Friday, April 30, 2010 at 9:42PM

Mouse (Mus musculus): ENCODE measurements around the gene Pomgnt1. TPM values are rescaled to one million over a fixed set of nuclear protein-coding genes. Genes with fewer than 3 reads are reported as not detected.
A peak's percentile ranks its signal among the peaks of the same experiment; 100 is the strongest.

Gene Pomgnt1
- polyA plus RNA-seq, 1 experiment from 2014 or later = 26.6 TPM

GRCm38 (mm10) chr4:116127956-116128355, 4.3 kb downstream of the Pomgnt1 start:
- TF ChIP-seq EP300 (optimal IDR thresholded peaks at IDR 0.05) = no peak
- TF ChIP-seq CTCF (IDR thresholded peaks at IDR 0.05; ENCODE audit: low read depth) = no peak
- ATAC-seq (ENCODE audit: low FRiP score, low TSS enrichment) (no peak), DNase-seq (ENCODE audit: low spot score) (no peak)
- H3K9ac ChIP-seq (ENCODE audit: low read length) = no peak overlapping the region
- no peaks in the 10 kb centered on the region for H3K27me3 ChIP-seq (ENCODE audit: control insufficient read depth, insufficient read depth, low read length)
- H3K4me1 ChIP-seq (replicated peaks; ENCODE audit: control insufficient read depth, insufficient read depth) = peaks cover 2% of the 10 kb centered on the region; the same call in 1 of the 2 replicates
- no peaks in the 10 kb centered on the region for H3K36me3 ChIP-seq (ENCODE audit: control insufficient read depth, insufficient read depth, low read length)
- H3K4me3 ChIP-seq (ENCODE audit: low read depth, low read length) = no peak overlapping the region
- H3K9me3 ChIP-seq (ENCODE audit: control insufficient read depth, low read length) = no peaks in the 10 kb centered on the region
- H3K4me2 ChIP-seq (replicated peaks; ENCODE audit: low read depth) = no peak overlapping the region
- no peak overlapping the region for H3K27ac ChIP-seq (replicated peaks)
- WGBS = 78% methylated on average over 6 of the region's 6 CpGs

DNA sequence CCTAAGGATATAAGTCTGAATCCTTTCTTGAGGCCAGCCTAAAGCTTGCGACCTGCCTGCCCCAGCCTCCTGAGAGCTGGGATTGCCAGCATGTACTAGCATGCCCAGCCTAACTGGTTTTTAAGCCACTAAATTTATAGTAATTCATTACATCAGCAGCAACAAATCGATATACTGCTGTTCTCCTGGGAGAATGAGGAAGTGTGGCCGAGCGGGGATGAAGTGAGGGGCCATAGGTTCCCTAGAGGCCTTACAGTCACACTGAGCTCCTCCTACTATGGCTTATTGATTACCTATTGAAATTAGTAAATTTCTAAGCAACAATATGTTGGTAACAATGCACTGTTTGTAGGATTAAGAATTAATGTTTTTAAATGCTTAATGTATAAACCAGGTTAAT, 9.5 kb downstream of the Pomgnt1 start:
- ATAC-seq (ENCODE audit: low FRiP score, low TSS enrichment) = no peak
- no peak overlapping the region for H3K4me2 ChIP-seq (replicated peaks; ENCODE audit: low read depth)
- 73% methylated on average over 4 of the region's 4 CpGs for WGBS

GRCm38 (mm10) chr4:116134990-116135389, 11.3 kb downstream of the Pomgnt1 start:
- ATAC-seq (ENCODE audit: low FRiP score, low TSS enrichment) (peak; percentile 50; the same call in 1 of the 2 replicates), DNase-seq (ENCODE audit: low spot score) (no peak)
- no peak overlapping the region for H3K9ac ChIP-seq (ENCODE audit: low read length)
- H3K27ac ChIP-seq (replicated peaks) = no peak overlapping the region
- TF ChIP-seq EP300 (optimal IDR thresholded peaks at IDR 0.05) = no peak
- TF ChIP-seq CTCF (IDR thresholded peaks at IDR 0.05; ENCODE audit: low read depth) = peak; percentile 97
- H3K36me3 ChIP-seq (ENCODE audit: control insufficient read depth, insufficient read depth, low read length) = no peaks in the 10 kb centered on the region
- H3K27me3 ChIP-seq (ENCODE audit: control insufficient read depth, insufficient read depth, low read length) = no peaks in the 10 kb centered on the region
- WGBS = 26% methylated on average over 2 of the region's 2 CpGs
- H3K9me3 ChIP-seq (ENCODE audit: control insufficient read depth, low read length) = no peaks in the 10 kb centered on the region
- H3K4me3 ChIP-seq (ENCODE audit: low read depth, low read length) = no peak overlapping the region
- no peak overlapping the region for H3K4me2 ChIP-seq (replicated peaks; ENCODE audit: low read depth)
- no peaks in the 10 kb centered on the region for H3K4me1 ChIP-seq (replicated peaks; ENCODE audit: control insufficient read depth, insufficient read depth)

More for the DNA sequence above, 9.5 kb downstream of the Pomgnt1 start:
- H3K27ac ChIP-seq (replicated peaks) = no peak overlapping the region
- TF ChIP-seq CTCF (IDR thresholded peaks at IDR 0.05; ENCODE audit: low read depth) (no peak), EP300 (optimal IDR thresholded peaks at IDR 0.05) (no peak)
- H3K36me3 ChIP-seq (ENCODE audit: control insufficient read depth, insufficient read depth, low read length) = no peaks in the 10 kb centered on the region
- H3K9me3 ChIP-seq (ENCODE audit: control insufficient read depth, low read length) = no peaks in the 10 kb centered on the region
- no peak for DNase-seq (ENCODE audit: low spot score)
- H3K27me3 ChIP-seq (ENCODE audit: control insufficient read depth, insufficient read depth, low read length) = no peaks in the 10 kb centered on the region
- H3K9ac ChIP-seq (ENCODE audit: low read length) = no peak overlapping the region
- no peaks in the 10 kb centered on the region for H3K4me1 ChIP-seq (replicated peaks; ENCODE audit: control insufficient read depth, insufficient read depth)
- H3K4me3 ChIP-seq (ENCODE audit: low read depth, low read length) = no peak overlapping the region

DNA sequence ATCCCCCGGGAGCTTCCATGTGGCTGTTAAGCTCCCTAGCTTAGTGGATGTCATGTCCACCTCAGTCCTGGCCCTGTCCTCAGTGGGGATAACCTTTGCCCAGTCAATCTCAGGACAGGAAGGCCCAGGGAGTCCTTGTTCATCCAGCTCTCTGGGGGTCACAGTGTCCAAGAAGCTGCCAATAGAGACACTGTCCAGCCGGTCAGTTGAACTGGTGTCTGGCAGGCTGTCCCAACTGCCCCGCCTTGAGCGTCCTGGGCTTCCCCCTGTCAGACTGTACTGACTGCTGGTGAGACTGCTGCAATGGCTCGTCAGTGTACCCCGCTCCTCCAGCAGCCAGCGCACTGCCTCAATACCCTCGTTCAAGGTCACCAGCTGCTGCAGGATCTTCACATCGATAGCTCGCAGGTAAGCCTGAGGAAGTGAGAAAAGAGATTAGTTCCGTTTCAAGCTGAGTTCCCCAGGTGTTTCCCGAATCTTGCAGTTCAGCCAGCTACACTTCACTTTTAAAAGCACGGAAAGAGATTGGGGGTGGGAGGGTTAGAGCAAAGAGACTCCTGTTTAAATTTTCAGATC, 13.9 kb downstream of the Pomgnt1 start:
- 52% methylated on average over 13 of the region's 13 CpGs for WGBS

First of all, congratulations on a fantastic blog. I stumbled across it while looking for interior design advice, and you really give some wonderful suggestions. So I thought I'd ask you for your expertise. Thank you so, so, so much in advance! I run an acupuncture clinic in the DC area, and we are relocating to a bigger and nicer space. Our clientele is about 60% women / 40% men, educated professionals, ages 35-55. They're people who read the New York Times and the Wall Street Journal. I want to create a space that is upscale, comfortable, and welcoming, and that walks a fine line between medical clinic and spa. An Asian theme would be appropriate as well, although I don't want to go overboard and end up looking kitsch. Our landlord is covering the space renovation, but we're paying for furniture and decor; ideally I'd like to spend around $10,000. I'm attaching a layout of the space. Here are my questions: 1) For the reception area, I was thinking of hanging three or four pendant lights behind the desk. Is that a good idea? Also, what kind of reception desk do you suggest we use? I've found a couple that I like (http://www.enetfurniture.com/scripts/prodView.asp?idproduct=3107# and http://www.enetfurniture.com/scripts/prodView.asp?idproduct=3481), but would like to get your input. 2) The waiting area - I've found these amazing wall panels that I love and have to use: http://acaciacatalog.com/lotus-leaf-wall-panels/p/51508/. But I'm completely unsure about the rest. I'm having trouble choosing a wall color, sofa, chairs, rug, etc. I also think a big pendant lamp or chandelier in the middle of the waiting area would look nice, but don't know which one to choose. What do you think of http://www.inmod.com/nova-kimura-large-pendant.html and http://www.lampsbeautiful.com/MFF2081-3GBZ.html? One idea I had was to place the seating in an L-shape with ceiling-to-floor drapes behind them in a neutral color, and the lotus leaf panels on the opposite wall (the long wall) so you can look at them while sitting. Would that be a good idea? 3) The hallway - I want to do some kind of dramatic entrance from the waiting area to the hallway. Maybe sliding shoji screen doors, or an arch? Any suggestions? And at the end of the hallway, I planned for a little lighted nook in the wall that can hold a vase or some flowers. But I'm not sure how to light the hallway - ceiling lights? wall scones? both? Also, should we paint the hallway a dark or light color? Should the doors be the same color as the walls, or a contrasting color? Any suggestions for adding texture to the walls? I know, so many questions! 4) Finally, I want the treatment rooms to feel cozy but not suffocating. I was thinking of doing them a darker color, like a chocolate brown or a dark sage green. Is that too much for a small room? Should I choose a pale color instead? If you've read through all this, you are truly a saint. Thank you so much for any help or advice you can give, and have a great day.